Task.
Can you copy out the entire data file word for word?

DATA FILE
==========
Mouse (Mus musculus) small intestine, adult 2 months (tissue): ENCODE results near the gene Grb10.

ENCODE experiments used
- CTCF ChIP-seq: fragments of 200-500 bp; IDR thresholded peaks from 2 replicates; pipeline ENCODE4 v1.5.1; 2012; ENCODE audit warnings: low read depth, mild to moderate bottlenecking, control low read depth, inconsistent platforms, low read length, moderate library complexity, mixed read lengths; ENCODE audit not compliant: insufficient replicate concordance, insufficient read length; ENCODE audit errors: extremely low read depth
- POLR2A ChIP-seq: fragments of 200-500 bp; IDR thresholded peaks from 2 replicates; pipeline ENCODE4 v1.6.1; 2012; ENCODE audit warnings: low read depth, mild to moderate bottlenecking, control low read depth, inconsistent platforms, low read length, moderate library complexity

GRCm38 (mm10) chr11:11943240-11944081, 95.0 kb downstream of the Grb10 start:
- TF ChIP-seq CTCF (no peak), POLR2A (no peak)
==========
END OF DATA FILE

Mouse (Mus musculus) small intestine, adult 2 months (tissue): ENCODE results near the gene Grb10.

ENCODE experiments used
- CTCF ChIP-seq: fragments of 200-500 bp; IDR thresholded peaks from 2 replicates; pipeline ENCODE4 v1.5.1; 2012; ENCODE audit warnings: low read depth, mild to moderate bottlenecking, control low read depth, inconsistent platforms, low read length, moderate library complexity, mixed read lengths; ENCODE audit not compliant: insufficient replicate concordance, insufficient read length; ENCODE audit errors: extremely low read depth
- POLR2A ChIP-seq: fragments of 200-500 bp; IDR thresholded peaks from 2 replicates; pipeline ENCODE4 v1.6.1; 2012; ENCODE audit warnings: low read depth, mild to moderate bottlenecking, control low read depth, inconsistent platforms, low read length, moderate library complexity

GRCm38 (mm10) chr11:11943240-11944081, 95.0 kb downstream of the Grb10 start:
- TF ChIP-seq CTCF (no peak), POLR2A (no peak)